REALLY COOL STUFF
Paintings by Nicola Currie

Seeing The Light

Based in Worcester, UK, fine artist Nicola Currie's brilliant paintings illuminate her canvases, reflecting a life-long dedication to her craft. Nicola's considerable expertise and her wide range of classical influences can clearly be seen in her choice of subject, style and media; each piece creatively preserving an exact moment in time. We spoke to Nicola about how she creates her art, her residency at Spetchley Park Gardens and her future ambitions.

Why do you create?



The short answer is that I enjoy it. The longer one is more complex. For me painting knits together my interests, passions, beliefs and creativity.

Today we live in a fast moving society bombarded with visual imagery and communication – sensory overload in a complex world. I strongly believe that painting can help regain the capacity to be still, to gaze and wonder. My subjects are the stuff of everyday life – an egg, a flower, a piece of fruit, an isolated pot discarded in a charity shop.


The ordinary can be extraordinary, it is just a matter of looking.


The ordinary can be extraordinary, it is just a matter of looking. From each ordinary object an idea slowly develops into a painting composition. Which, like a musical composition or dance, brings together colour, rhythm and pattern. Capturing the light in reflective surfaces or even gold leaf in my paintings brings the composition alive.

How and where do you work?



I paint most weekdays in a corner of an attic bedroom where the light is north-facing. As I paint in natural light my summer painting hours are longer than my winter ones but I continue to paint most weekdays outside holiday time.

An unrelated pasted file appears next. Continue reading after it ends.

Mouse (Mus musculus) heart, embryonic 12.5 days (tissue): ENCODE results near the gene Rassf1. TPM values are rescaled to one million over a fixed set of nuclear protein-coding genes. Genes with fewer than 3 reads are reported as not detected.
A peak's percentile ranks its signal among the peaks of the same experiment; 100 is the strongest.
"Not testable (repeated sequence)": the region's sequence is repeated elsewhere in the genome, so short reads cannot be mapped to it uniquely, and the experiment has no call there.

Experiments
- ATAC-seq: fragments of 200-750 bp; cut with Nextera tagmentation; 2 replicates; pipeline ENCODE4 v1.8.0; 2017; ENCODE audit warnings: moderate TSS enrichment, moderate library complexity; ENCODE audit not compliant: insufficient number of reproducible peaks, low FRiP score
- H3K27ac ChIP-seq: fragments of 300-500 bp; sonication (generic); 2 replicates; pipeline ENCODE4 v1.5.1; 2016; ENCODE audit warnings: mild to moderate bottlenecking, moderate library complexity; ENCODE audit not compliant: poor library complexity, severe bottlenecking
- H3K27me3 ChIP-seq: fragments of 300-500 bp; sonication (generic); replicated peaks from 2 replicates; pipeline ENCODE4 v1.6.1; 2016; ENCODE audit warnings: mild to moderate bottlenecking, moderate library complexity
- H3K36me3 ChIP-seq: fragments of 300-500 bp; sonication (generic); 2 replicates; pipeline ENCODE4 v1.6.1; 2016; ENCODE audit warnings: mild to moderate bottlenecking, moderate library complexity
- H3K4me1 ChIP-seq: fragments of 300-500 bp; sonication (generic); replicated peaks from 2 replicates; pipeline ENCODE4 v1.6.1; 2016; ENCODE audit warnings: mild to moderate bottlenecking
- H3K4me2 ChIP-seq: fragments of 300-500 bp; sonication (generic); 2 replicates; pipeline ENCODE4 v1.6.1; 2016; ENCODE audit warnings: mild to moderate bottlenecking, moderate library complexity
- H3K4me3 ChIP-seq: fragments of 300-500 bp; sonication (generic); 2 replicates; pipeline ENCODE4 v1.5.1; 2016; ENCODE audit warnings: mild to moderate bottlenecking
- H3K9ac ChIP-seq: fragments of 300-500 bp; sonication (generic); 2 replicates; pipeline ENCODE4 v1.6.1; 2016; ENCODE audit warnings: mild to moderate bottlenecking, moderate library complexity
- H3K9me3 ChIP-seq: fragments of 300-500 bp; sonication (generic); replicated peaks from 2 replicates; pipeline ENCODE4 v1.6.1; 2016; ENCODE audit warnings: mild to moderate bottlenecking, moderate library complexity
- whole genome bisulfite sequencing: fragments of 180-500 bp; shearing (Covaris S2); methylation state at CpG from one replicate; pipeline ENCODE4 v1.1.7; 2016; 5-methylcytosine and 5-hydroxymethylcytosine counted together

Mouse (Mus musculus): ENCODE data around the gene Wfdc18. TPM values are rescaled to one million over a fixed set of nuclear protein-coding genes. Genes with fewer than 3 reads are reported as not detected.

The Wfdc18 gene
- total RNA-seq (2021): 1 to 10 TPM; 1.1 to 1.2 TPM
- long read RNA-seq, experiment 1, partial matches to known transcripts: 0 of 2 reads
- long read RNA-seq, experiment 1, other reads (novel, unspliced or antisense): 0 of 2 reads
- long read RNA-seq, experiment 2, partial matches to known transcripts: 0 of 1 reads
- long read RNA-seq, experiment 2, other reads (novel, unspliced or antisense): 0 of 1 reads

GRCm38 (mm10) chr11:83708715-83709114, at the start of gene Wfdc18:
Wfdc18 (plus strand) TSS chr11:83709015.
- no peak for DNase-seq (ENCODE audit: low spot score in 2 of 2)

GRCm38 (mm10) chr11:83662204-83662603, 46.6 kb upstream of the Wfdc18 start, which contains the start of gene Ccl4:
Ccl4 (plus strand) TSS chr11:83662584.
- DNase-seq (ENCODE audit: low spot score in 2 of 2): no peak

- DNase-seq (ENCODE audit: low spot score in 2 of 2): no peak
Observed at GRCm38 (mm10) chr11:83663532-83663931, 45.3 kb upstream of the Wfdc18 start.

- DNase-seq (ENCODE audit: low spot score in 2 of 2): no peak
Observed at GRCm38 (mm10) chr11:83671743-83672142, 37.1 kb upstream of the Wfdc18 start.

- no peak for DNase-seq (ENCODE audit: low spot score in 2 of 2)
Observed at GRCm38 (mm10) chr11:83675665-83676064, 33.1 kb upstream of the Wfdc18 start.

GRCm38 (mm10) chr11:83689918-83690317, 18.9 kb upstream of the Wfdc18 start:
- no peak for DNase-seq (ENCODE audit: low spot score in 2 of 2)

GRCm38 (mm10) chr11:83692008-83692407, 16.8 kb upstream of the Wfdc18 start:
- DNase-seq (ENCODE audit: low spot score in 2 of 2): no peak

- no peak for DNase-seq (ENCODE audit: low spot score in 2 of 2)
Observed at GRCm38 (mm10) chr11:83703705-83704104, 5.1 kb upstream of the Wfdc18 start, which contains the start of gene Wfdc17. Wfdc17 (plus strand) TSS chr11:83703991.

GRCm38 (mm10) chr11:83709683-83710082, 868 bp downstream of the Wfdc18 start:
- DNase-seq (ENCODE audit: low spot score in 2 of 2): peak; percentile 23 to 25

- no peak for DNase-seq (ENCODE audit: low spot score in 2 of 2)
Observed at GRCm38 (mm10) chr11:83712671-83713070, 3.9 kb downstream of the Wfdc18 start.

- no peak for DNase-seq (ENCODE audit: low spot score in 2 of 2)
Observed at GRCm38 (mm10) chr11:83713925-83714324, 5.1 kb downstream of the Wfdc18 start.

I am a classically trained painter and use traditional oil paints, mediums and fine linen canvases or panels. My training began at school and my second degree was in art. When I came to specialise in painting, I did courses with Brian Gorst at Malvern Hills College and the Norfolk Painting School.


Nicola in the Studio


What surprises me about working as a painter is that so much of my time outside the painting hours is spent on the administration of selling and promoting my work.

Where do you get your inspiration?



Art was always there at home and has been part of my family’s tapestry. The intense blue in the windows of Chartres Cathedral was one of the things which first inspired me on my artistic journey. When I was a child, my father, who was in textiles, used to bring home samples of fabric designs in different colour palettes and I remember being fascinated by them and how different colour combinations completely changed the effect of the textile patterns. Colour is still my main passion and constant source of joy and exploration. The two other main sources of inspiration are the natural world and different ways of seeing.


Colour is still my main passion and constant source of joy and exploration.

What influences your work?